Omnicartography, or Infinite Specks of Dust 2


 

Existence is an interesting creature. Seeping into modern science, especially popularized in comic books and storylines, possibly hinted at in ancient religions and mythologies, and located in at least half a dozen other places, is the concept of “more” to the cosmos. The following are a few terms I’ve stumbled into. Definitions of some fluctuate on occasion or from one person to another (a few have been broken down further or added upon by those same people), but these are the ones I feel necessary for a general understanding of the layers of the omniverse (for omniverse definition, scroll to the bottom):

*Please note:  this is not agreement nor disagreement with the beliefs, postulations or inferences of different religions.

First we start with a few terms of small areas found within a universe:

Planet – a world (e.g. Earth, Mars, Venus, Mercury, Jupiter, etc). This term is still in flux, as evidenced by Pluto getting downgraded. Ever since then, debate has roared and discoveries have been made to leave an accurate definition of “planet” questionable at best.

Solar System (or Star System) – generically, this is a star (e.g. the sun) and the planets (and other objects) in its orbit

Galaxy – a group of stars and their systems held together by the gravity of their combined mass. Our galaxy is the Milky Way.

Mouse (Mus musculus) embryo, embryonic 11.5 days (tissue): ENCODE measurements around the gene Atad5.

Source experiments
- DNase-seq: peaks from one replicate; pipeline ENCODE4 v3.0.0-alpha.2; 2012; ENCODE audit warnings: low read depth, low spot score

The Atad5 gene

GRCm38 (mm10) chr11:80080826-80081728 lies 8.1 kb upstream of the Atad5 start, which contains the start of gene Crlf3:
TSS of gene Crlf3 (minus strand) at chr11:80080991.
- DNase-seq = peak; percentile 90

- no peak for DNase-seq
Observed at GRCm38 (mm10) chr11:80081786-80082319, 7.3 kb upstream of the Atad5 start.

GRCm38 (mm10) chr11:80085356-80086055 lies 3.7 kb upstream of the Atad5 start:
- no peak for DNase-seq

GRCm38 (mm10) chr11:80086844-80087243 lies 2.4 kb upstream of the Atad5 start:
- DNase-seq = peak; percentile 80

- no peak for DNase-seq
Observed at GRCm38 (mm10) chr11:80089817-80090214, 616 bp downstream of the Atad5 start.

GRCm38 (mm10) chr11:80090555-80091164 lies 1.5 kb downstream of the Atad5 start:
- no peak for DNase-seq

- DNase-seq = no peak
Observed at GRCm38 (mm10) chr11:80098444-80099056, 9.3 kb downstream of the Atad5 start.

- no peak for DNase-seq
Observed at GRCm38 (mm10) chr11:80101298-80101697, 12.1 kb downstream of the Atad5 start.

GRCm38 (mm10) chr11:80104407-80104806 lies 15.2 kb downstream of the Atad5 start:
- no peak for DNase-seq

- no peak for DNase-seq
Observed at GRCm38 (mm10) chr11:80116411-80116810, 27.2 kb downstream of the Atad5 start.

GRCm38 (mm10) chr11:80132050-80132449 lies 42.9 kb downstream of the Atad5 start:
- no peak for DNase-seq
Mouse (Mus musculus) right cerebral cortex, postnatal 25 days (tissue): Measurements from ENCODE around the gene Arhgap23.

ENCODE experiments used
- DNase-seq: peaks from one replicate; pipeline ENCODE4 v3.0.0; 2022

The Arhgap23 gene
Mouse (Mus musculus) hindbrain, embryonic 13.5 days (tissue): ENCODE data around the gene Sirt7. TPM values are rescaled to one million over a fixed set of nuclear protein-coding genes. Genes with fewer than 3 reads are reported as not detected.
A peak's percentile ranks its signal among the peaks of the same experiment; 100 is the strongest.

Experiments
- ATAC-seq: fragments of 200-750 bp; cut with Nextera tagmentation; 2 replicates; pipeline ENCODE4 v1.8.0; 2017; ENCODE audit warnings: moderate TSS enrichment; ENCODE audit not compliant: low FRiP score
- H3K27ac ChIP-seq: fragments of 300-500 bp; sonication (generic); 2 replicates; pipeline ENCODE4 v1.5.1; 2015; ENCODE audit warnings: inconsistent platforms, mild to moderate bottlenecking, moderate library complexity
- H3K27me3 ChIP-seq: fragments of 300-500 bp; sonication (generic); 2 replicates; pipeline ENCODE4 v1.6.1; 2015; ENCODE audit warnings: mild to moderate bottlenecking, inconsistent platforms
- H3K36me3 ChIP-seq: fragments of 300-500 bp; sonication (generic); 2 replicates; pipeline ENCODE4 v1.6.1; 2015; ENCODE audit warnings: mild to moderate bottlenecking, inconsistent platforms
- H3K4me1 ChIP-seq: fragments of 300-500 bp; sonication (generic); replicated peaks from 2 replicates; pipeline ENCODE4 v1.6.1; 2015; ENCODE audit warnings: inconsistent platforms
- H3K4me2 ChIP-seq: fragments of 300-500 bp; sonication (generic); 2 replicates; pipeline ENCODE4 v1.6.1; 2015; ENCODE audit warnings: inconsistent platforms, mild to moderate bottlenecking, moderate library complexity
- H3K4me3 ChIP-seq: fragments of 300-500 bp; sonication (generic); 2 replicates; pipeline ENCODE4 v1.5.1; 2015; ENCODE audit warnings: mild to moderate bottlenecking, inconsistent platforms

Galaxy Group and Galaxy Cluster – multiple galaxies grouped within a given region inside the universe. We are part of the “Local Group” (along with the Andromeda Galaxy and Triangulum Galaxy) within the Virgo Supercluster within the Laniakea Supercluster.

Universe – This is as big as it gets for most people (and it is BIG), despite the fact that the universe used to be a lot smaller than we currently recognize it as (it used to be the “all-encompassing” galaxy we live in). Essentially the universe expands infinitely outward.

  • We “all” agree that the universe ultimately is finite. We just don’t agree on why or on what lies “beyond.” (See religious beliefs, Big Bang theories, scientific postulations [especially theoretical, usually tied to quantum mechanics, string theory, wormholes, black holes, white holes, etc…]).

Multiverse (sometimes called Parallel Worlds) – A conglomeration of universes that can or do interact with each other. Multiple universes “form” when at least two possibilities can play out at any given opportunity. Each possibility will play out but in a different one of these universes. In order to actually access “the multiverse,” intraversal travel is necessary.

Every single action we make has its equal and opposite possibility. I could have misspelled every single one of these words individually and as a whole, and in other universes, I did. Why? Because for every action there is an equal but opposite reaction. For every action or non-action, there are a whole spectrum of possible other ways things can play out.

In one universe I might post an article that goes viral, while in another one I died of cancer fifteen years ago. Often multiverses are presented where only key differences in history cause separate universes, such as Hitler winning World War II, Genghis Khan dying at birth, Judaism/Christianity/Islam never forming, or a failure to create the internet.

In comics, characters often travel to alternate worlds, meet doppelgangers and mess with time itself, but multiverses are not usually the whim of a person trying to escape guilt (“it doesn’t matter what I do because ‘I’ in a different universe chose to do something else”). Multiverses are an actual theory of theoretical (go figure) physics. If you don’t like the idea of multiverses even in stories, don’t blame me, maybe blame Schrödinger.